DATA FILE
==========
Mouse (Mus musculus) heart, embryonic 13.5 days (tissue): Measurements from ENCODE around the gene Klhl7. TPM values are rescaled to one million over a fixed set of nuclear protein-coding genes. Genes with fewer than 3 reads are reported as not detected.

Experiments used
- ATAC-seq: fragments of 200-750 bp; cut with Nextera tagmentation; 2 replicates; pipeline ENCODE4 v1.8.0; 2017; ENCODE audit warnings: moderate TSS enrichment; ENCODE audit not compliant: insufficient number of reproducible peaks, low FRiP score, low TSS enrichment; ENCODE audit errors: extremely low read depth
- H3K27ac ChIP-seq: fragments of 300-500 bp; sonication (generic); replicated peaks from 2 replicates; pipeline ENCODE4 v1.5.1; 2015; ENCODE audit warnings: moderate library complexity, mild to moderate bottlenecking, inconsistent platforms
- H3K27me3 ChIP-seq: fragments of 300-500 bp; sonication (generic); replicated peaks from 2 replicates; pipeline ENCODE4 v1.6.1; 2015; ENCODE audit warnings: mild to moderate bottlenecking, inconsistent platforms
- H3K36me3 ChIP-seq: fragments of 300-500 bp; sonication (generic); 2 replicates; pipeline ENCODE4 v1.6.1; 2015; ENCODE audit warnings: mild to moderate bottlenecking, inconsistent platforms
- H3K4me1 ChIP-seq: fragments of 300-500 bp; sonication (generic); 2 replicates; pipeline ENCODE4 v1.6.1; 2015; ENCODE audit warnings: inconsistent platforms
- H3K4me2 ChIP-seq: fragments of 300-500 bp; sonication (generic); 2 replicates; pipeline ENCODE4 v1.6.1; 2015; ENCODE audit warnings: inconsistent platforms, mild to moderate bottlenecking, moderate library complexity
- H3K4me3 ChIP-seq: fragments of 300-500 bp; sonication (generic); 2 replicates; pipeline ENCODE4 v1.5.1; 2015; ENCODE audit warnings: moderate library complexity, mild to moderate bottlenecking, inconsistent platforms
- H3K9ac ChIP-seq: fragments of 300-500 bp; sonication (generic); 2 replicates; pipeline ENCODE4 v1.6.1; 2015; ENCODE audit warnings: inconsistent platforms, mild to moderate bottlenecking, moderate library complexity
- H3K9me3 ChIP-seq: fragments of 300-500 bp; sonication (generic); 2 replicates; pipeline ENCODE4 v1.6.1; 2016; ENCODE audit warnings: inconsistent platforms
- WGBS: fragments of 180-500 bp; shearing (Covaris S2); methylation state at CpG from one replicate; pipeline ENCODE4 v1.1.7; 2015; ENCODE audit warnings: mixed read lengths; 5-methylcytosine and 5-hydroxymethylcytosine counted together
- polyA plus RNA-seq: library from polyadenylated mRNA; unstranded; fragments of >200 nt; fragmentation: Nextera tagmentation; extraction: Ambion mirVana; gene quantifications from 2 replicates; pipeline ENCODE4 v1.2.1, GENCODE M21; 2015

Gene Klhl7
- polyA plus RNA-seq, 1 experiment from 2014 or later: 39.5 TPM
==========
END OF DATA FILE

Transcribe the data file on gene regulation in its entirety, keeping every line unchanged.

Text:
Mouse (Mus musculus) heart, embryonic 13.5 days (tissue): Measurements from ENCODE around the gene Klhl7. TPM values are rescaled to one million over a fixed set of nuclear protein-coding genes. Genes with fewer than 3 reads are reported as not detected.

Experiments used
- ATAC-seq: fragments of 200-750 bp; cut with Nextera tagmentation; 2 replicates; pipeline ENCODE4 v1.8.0; 2017; ENCODE audit warnings: moderate TSS enrichment; ENCODE audit not compliant: insufficient number of reproducible peaks, low FRiP score, low TSS enrichment; ENCODE audit errors: extremely low read depth
- H3K27ac ChIP-seq: fragments of 300-500 bp; sonication (generic); replicated peaks from 2 replicates; pipeline ENCODE4 v1.5.1; 2015; ENCODE audit warnings: moderate library complexity, mild to moderate bottlenecking, inconsistent platforms
- H3K27me3 ChIP-seq: fragments of 300-500 bp; sonication (generic); replicated peaks from 2 replicates; pipeline ENCODE4 v1.6.1; 2015; ENCODE audit warnings: mild to moderate bottlenecking, inconsistent platforms
- H3K36me3 ChIP-seq: fragments of 300-500 bp; sonication (generic); 2 replicates; pipeline ENCODE4 v1.6.1; 2015; ENCODE audit warnings: mild to moderate bottlenecking, inconsistent platforms
- H3K4me1 ChIP-seq: fragments of 300-500 bp; sonication (generic); 2 replicates; pipeline ENCODE4 v1.6.1; 2015; ENCODE audit warnings: inconsistent platforms
- H3K4me2 ChIP-seq: fragments of 300-500 bp; sonication (generic); 2 replicates; pipeline ENCODE4 v1.6.1; 2015; ENCODE audit warnings: inconsistent platforms, mild to moderate bottlenecking, moderate library complexity
- H3K4me3 ChIP-seq: fragments of 300-500 bp; sonication (generic); 2 replicates; pipeline ENCODE4 v1.5.1; 2015; ENCODE audit warnings: moderate library complexity, mild to moderate bottlenecking, inconsistent platforms
- H3K9ac ChIP-seq: fragments of 300-500 bp; sonication (generic); 2 replicates; pipeline ENCODE4 v1.6.1; 2015; ENCODE audit warnings: inconsistent platforms, mild to moderate bottlenecking, moderate library complexity
- H3K9me3 ChIP-seq: fragments of 300-500 bp; sonication (generic); 2 replicates; pipeline ENCODE4 v1.6.1; 2016; ENCODE audit warnings: inconsistent platforms
- WGBS: fragments of 180-500 bp; shearing (Covaris S2); methylation state at CpG from one replicate; pipeline ENCODE4 v1.1.7; 2015; ENCODE audit warnings: mixed read lengths; 5-methylcytosine and 5-hydroxymethylcytosine counted together
- polyA plus RNA-seq: library from polyadenylated mRNA; unstranded; fragments of >200 nt; fragmentation: Nextera tagmentation; extraction: Ambion mirVana; gene quantifications from 2 replicates; pipeline ENCODE4 v1.2.1, GENCODE M21; 2015

Gene Klhl7
- polyA plus RNA-seq, 1 experiment from 2014 or later: 39.5 TPM